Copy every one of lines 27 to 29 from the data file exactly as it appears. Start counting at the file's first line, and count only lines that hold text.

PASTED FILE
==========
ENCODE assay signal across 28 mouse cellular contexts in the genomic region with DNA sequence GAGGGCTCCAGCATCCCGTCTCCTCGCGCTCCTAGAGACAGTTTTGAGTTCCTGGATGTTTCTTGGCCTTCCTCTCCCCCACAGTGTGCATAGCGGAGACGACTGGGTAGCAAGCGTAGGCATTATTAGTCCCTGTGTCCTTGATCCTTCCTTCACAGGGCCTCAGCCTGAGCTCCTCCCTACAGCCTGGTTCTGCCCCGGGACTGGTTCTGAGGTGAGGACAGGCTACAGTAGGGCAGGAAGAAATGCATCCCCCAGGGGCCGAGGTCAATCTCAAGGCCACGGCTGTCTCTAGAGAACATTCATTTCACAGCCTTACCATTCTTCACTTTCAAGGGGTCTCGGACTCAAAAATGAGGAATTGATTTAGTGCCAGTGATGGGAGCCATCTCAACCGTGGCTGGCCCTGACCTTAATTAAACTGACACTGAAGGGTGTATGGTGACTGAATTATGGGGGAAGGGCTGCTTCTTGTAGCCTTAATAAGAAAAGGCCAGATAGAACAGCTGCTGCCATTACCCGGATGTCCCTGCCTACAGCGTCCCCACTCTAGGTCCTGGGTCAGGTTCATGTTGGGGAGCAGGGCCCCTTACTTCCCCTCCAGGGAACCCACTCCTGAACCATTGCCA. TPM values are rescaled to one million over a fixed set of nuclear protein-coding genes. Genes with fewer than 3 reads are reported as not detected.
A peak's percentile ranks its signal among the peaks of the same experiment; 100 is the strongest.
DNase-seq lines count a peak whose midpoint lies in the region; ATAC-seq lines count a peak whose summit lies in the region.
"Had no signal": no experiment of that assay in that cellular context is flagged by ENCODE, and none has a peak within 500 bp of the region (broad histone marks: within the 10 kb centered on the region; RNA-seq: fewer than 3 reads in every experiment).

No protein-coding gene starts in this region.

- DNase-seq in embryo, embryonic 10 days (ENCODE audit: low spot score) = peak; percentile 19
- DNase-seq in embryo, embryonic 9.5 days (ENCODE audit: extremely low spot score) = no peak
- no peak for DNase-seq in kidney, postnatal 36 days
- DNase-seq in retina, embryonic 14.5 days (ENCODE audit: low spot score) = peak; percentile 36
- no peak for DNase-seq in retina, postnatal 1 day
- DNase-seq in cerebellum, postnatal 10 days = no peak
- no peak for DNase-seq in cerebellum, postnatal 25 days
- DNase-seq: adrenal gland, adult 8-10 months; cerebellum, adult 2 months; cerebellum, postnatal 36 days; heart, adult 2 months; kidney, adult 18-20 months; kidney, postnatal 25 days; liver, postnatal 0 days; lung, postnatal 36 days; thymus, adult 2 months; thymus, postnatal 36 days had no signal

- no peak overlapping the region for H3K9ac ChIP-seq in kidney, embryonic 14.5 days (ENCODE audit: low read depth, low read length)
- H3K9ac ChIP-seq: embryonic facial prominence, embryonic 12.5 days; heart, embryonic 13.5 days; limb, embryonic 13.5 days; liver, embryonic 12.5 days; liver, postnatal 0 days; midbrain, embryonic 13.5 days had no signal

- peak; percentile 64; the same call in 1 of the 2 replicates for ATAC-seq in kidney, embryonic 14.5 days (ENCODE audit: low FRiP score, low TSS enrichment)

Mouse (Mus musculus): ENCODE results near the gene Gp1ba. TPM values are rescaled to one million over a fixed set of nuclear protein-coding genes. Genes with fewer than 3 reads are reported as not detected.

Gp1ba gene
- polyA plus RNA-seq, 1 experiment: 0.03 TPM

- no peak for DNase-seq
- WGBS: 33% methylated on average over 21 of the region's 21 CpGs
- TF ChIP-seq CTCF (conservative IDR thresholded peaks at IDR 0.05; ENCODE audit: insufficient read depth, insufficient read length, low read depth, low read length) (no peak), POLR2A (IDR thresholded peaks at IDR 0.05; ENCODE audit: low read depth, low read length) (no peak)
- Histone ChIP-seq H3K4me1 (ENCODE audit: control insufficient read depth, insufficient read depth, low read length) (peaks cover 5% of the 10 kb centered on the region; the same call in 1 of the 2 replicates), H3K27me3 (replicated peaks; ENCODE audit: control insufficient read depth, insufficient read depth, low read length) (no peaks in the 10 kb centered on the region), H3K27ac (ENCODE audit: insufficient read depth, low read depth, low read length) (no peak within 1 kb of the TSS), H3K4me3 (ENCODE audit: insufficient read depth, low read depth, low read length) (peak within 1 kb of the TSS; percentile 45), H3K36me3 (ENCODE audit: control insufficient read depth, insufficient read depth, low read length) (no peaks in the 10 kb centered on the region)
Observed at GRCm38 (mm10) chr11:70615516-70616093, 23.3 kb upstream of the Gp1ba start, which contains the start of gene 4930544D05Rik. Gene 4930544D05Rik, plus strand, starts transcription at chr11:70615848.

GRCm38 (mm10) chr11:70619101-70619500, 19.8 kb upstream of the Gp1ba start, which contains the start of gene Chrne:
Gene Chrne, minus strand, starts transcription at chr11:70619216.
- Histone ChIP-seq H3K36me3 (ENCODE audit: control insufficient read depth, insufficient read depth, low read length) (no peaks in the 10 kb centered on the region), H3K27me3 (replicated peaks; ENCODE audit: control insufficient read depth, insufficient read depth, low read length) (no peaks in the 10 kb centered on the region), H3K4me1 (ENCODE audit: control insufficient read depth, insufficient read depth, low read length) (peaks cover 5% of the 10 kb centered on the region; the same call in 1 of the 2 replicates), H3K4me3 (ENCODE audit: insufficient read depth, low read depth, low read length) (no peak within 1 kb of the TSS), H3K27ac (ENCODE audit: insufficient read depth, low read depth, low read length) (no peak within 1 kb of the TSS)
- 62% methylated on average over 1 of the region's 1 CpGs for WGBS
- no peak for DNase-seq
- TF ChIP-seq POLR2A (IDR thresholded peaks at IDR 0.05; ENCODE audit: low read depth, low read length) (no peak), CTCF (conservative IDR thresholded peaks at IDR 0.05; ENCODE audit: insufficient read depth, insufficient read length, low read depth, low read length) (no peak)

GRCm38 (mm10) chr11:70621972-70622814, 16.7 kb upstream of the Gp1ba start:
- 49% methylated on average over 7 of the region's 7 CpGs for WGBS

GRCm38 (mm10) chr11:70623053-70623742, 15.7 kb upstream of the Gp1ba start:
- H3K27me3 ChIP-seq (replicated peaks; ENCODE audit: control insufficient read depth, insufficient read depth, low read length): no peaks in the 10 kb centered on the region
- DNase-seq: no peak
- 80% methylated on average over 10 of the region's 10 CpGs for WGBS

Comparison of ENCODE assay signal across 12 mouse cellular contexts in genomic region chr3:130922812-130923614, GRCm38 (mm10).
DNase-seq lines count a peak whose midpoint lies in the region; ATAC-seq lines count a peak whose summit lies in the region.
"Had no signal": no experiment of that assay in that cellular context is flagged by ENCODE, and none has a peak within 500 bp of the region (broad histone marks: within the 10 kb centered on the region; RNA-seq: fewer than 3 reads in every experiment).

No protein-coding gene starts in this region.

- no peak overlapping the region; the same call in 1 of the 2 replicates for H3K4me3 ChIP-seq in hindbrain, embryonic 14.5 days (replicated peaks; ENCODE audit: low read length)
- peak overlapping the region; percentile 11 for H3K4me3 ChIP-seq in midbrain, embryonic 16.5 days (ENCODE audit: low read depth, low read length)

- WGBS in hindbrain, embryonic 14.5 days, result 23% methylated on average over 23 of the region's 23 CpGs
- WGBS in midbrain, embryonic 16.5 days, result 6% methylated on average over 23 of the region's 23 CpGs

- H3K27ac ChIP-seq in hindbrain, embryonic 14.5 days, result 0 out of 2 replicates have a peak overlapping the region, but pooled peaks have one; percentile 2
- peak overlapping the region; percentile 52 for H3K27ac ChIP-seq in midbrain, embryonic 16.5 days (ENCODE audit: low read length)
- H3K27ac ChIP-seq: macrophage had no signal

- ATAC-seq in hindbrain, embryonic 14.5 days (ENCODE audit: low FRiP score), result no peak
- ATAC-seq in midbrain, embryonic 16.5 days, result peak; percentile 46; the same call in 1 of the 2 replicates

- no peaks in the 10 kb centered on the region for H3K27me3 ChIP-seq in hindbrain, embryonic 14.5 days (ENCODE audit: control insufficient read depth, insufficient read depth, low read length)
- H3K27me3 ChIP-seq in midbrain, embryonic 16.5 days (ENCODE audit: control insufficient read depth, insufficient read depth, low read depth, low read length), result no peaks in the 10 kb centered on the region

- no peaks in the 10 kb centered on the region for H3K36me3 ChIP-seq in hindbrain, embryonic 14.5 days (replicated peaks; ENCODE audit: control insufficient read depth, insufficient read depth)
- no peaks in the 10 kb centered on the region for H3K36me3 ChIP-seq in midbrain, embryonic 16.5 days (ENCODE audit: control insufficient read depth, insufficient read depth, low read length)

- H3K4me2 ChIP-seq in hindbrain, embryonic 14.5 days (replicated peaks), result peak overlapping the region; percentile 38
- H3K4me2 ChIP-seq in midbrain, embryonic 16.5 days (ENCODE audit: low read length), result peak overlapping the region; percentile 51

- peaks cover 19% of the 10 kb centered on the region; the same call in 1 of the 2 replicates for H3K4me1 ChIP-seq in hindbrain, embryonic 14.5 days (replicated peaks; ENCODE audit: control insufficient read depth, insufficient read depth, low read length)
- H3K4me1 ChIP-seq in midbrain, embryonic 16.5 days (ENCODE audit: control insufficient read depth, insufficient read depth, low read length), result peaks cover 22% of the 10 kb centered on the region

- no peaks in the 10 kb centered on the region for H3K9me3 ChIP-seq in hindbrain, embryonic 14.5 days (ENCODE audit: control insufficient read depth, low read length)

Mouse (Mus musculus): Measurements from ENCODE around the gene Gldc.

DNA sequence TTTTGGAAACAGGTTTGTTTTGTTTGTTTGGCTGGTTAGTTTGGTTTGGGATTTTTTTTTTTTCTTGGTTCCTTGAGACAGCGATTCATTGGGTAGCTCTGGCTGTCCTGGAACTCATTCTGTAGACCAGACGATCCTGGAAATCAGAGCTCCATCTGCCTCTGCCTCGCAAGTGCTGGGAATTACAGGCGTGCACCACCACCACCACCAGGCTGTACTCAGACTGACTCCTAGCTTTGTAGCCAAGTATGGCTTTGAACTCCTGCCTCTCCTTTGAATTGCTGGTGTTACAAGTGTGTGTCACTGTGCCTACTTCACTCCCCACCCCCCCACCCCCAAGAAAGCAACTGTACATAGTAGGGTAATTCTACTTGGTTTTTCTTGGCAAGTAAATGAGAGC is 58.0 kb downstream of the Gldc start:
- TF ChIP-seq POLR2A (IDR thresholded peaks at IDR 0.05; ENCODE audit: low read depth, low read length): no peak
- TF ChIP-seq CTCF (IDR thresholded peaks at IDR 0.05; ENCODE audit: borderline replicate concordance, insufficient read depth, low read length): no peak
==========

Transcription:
- Histone ChIP-seq H3K36me3 (ENCODE audit: control insufficient read depth, insufficient read depth, low read length) (no peaks in the 10 kb centered on the region), H3K27me3 (replicated peaks; ENCODE audit: control insufficient read depth, insufficient read depth, low read length) (no peaks in the 10 kb centered on the region), H3K4me1 (ENCODE audit: control insufficient read depth, insufficient read depth, low read length) (peaks cover 5% of the 10 kb centered on the region; the same call in 1 of the 2 replicates), H3K4me3 (ENCODE audit: insufficient read depth, low read depth, low read length) (no peak within 1 kb of the TSS), H3K27ac (ENCODE audit: insufficient read depth, low read depth, low read length) (no peak within 1 kb of the TSS)
- 62% methylated on average over 1 of the region's 1 CpGs for WGBS
- no peak for DNase-seq